Typically, Vale and his sons start operations in April but this year, the first fair Vale still had on his schedule started in August. When asked about how the pandemic and subsequent closure has affected his business, Vale was sure to also touch on how the pandemic has affected his way of life in general; “it is not alone the money we lose but also our lives are completely disturbed. Because we are not traveling, we don't see a lot of our colleagues and friends,” he says. Similar to the German government, the Dutch government provided some financial assistance to showmen. “From the lost turnover April until September we get 17% of sales with a maximum of 50,000 Euros,” says Vale.

According to Vale, the few fairs that are actually open are primarily visited by young people aged 12-25. “It seems like they are bored during the pandemic and not afraid of anything. Many of them do not follow the rules to wash their hands or prevent group formation in the parks,” he says. While Vale and his sons continue to conduct any business they possibly can, they remain fearful that the 2021 season may be affected by COVID-19. “We are really afraid if there is no vaccination at the end of this year that there will still not be fairs allowed in a normal situation,” he says.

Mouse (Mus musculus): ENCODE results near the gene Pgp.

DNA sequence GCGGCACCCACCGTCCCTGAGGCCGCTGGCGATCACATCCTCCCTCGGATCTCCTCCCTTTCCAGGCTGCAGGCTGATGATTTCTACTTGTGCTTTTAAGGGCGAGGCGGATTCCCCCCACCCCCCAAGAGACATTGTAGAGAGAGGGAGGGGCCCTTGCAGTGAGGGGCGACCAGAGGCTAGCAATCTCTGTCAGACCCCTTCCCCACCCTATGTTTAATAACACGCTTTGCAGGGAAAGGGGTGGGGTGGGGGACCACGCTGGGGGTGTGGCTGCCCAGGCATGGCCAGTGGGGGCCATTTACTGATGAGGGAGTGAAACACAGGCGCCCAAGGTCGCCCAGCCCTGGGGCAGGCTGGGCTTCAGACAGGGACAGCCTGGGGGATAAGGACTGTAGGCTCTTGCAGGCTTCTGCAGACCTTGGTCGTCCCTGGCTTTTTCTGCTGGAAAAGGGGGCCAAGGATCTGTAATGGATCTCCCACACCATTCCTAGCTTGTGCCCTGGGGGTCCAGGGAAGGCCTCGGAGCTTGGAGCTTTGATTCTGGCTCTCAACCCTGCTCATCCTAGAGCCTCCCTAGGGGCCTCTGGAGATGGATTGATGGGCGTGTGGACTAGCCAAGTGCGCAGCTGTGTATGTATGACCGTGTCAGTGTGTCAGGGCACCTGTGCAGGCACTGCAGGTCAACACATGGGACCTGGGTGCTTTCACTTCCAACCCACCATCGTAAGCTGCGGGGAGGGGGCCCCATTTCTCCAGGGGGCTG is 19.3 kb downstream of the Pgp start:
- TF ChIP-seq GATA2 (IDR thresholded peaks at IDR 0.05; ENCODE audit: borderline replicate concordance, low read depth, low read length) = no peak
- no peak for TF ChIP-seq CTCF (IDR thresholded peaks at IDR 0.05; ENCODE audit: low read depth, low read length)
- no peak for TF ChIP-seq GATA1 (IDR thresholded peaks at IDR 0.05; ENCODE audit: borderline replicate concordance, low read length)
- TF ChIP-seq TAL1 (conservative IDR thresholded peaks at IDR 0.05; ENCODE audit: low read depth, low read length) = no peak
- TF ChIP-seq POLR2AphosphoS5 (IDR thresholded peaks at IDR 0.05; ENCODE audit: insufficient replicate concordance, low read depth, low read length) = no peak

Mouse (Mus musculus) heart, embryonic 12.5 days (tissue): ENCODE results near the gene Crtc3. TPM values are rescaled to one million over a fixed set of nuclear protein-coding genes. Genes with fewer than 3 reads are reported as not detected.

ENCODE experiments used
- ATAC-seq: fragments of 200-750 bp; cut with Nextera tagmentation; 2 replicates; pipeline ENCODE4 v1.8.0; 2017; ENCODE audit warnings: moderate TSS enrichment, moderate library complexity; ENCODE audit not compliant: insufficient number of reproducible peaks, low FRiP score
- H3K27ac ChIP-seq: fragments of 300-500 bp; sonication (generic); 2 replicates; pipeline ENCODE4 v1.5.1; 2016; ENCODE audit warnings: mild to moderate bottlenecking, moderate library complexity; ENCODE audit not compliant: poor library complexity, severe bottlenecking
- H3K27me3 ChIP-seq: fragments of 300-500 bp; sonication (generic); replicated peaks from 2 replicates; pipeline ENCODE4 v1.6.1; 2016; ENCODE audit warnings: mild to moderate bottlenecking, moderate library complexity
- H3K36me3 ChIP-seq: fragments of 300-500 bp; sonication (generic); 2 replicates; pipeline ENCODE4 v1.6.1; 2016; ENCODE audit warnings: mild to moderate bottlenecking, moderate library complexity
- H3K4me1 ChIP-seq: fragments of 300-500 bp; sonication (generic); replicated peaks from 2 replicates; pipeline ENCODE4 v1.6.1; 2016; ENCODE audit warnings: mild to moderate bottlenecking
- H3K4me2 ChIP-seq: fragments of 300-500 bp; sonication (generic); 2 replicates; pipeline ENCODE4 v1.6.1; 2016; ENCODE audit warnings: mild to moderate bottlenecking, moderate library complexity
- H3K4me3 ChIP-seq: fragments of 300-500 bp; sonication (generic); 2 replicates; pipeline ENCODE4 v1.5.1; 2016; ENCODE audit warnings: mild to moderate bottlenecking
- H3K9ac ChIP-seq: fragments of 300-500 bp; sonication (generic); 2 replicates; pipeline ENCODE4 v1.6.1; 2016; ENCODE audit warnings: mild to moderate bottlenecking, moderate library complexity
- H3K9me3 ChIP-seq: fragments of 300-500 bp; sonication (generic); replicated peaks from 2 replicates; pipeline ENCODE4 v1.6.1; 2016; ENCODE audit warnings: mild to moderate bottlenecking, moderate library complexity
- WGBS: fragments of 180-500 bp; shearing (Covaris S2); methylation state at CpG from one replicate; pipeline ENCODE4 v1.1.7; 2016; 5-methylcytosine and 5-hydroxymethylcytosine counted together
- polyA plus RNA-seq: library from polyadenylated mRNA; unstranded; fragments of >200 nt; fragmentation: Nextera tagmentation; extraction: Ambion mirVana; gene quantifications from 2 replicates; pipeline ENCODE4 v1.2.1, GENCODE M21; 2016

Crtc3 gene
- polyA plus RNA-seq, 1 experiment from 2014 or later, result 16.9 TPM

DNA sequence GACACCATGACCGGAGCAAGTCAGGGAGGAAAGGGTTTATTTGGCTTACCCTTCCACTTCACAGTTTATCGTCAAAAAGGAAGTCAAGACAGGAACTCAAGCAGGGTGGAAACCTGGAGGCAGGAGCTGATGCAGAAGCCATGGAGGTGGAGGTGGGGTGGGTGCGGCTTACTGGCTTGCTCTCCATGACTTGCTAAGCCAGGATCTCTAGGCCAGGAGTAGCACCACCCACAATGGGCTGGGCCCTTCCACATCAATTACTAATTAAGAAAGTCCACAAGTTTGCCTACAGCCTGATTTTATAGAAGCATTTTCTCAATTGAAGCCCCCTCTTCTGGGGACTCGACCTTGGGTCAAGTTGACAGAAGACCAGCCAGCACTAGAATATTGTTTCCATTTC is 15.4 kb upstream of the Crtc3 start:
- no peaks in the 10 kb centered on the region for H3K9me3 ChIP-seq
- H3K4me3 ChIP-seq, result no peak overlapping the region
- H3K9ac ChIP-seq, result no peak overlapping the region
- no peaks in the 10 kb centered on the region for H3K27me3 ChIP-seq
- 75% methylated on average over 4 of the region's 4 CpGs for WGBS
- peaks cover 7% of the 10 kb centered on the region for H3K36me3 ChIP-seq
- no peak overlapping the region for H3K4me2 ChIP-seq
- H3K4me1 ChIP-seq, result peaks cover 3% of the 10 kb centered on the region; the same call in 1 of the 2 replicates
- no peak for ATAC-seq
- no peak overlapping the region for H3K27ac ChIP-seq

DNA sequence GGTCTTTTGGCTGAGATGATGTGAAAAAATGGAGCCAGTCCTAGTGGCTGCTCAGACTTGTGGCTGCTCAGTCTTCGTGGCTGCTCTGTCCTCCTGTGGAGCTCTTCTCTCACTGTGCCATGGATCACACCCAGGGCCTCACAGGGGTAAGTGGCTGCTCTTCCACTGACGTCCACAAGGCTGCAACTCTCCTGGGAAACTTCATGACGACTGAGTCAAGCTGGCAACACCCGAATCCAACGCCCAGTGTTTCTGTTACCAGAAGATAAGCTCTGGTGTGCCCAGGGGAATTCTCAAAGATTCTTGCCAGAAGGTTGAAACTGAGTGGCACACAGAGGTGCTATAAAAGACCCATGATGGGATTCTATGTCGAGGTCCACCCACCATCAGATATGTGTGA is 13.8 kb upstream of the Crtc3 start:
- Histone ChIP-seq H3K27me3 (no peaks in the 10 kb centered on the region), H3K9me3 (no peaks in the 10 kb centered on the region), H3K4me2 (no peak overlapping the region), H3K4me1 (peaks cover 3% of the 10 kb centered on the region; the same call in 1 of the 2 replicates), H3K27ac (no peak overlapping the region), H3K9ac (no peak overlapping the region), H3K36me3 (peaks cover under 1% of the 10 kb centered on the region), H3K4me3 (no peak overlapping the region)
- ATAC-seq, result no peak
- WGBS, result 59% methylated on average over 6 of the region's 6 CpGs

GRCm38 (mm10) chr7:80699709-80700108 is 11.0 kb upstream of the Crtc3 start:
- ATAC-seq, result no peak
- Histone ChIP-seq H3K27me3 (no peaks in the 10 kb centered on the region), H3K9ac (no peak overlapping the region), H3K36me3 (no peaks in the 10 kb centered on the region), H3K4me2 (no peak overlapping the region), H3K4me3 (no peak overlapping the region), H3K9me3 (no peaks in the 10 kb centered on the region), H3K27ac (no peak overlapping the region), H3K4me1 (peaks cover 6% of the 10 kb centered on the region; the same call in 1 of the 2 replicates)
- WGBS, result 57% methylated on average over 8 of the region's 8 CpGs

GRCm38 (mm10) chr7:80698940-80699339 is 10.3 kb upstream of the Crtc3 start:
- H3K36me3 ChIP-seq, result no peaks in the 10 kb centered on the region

Rhoma Amusements - Netherlands

Maurice Janvier, owner of Rhoma Amusements, travels with three attractions around Europe. “ In Holland we are mostly independent showmen who travel with a few pieces and are relatively small shows,” says Janvier. Starting at the beginning of his typical season (end of March), the whole amusement industry was closed by the government. “The message from the government was that we would be closed until September 1st. Then, our Prime Minister announced that we were able to open from mid-July, but it was up to the leader of every single place to decide if he/she would allow operation,” says Janvier. As of now, there have been about 40 ‘openings' of large amusement events out of 1400 that typically go on. According to Janvier, a big region of Holland has been excluded from any festivities until November 1st.